THIS tale of men (and women) living beyond the outer fringe of Australian society is not a “nice” movie but it is a compelling observation of why they choose it. Apparently, the title comes from […]
AN adolescent girl has been murdered on the island of Jersey and the residents are more than a little concerned.
One young woman isn’t overly bothered with that. The relationship between tourist guide Moll (Jessie Buckley) and her mother (Geraldine James) is close to toxic. When Moll, on her day off, goes for a rural walk with an amorous young man whose importunations get a tad too insistent, she is grateful for the intervention of another young man Pascal (Johnny Flynn) who seems to be just right for her. They become lovers. Things seem to be going fine. However, “Beast” is a thriller and to that point its conflicts are rather mild. But that’s a mere waypoint on its dramatic journey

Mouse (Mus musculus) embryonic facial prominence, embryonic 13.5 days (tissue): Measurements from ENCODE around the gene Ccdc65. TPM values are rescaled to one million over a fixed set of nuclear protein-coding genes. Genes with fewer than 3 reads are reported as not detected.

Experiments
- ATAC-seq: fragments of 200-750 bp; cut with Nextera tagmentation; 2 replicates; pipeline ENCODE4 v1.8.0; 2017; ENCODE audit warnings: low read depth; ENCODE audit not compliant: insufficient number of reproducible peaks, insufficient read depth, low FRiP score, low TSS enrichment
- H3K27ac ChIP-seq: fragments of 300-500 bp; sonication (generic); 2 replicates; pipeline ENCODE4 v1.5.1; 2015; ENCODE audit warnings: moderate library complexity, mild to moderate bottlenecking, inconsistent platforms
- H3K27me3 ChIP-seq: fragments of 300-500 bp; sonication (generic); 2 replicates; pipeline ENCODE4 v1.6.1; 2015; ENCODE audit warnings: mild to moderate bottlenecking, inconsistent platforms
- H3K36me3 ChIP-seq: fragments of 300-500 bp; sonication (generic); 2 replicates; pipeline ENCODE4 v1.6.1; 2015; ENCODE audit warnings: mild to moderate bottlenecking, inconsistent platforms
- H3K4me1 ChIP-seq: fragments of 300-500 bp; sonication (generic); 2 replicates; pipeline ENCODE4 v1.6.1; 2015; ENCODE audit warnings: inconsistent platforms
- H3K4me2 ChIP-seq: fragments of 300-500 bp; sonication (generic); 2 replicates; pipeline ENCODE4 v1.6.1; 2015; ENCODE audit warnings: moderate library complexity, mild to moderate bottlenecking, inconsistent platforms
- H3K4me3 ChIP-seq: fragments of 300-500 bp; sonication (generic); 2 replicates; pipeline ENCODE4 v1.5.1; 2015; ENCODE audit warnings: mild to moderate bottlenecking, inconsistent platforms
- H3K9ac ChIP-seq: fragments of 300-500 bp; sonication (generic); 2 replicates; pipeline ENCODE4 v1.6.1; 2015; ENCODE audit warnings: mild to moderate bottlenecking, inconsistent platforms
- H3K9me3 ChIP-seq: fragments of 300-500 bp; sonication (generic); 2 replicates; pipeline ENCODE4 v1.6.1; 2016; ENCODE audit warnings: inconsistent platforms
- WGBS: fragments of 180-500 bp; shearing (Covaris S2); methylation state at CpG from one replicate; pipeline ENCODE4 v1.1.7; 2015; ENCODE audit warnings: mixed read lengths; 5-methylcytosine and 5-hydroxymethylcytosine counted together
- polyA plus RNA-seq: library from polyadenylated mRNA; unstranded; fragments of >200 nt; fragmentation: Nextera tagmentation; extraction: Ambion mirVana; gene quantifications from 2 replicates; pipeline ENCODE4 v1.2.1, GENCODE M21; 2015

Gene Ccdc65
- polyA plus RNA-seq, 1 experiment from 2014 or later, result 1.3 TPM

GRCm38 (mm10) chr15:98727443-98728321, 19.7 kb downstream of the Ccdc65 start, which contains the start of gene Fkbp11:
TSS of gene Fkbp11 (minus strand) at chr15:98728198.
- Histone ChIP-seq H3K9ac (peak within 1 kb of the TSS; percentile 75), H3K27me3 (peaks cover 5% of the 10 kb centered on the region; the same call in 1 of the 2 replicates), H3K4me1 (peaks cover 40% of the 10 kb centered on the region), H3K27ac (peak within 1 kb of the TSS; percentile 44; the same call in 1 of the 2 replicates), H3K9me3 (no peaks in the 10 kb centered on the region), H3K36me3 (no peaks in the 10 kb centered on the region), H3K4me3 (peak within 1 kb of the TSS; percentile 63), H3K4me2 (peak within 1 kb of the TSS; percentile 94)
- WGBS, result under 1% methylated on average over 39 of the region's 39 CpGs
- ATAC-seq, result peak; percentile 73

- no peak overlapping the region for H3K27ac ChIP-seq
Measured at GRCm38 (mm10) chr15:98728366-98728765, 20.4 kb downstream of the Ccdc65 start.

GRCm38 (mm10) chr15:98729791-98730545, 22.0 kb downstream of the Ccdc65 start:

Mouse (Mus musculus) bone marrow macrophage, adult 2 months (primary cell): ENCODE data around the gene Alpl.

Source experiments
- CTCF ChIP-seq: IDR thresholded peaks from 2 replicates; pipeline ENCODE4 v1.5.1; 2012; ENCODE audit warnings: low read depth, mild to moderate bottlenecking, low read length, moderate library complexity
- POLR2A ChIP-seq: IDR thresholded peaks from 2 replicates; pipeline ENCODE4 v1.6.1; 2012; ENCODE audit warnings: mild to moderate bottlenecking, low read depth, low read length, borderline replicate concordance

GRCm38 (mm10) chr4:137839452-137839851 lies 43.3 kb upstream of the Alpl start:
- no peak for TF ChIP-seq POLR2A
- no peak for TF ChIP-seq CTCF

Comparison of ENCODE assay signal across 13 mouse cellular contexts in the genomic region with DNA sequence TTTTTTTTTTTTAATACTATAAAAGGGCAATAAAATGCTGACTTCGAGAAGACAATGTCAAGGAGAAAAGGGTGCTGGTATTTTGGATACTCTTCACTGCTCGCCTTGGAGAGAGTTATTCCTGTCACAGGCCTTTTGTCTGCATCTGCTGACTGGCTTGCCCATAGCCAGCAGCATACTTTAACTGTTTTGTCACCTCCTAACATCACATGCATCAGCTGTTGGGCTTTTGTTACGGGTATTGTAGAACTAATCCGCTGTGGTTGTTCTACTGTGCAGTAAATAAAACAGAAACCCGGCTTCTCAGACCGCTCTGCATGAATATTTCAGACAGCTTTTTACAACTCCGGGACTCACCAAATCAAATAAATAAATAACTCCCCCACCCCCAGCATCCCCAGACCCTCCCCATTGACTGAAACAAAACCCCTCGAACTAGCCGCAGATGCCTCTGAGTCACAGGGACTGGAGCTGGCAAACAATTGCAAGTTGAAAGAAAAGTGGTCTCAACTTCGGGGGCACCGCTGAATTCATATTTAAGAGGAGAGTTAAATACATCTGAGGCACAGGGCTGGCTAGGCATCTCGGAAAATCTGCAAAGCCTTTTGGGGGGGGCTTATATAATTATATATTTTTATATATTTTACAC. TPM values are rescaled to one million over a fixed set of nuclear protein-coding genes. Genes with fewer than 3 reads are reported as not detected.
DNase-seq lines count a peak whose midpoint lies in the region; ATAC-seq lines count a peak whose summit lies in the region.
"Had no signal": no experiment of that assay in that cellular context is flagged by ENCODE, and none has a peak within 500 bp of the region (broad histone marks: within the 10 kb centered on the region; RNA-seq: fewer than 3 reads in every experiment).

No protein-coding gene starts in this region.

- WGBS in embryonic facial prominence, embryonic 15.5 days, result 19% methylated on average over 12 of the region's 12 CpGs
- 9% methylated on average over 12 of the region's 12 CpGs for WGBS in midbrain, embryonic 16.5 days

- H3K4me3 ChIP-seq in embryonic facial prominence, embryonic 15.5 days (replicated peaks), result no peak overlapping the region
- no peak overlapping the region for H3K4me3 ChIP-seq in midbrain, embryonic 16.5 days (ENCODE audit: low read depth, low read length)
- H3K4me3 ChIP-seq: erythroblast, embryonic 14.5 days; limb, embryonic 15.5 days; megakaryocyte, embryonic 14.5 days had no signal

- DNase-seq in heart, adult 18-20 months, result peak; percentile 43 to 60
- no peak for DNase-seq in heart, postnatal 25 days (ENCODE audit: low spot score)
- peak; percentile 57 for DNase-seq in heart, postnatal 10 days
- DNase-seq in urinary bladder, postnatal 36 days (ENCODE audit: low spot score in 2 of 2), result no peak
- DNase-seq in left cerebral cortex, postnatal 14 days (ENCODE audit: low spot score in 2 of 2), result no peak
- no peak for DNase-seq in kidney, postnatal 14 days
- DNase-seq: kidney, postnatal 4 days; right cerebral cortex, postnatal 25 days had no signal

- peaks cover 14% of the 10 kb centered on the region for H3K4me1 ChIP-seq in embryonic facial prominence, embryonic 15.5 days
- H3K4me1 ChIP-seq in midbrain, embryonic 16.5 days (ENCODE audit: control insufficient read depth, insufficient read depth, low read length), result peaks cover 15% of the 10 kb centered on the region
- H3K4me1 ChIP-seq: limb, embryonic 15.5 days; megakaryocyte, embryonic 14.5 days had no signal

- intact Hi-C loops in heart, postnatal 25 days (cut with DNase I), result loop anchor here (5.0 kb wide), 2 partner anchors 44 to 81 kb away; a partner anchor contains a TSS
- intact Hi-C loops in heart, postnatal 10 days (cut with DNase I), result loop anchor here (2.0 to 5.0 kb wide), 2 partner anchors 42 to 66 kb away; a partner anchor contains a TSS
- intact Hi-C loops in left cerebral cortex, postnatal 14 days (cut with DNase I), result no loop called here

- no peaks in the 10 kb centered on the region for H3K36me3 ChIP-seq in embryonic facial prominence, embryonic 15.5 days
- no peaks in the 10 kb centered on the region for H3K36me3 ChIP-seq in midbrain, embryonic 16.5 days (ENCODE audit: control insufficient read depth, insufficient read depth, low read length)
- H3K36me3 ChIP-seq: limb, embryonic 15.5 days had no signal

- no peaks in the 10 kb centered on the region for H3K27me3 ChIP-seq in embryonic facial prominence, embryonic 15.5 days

Writer/director Michael Pearce’s feature debut been nominated four times for peer awards at prestigious festivals without yet winning any. It deserves to win one before long. The screenplay explores several possibilities. Jessie Buckley may never grace the cover of a magazine of good repute but her expressive features and profound acting skills have potential to take her far.
Filmmakers are coming to the Channel Islands in a slow trickle that may well become a flood – remember “The Guernsey Literary and Potato Peel Pie Society”? Pearce’s creative craft makes impressive use of the locations. And the visual and dramatic authenticity of his staging and filming of the denouement surely has few equals in the whole history of cinema.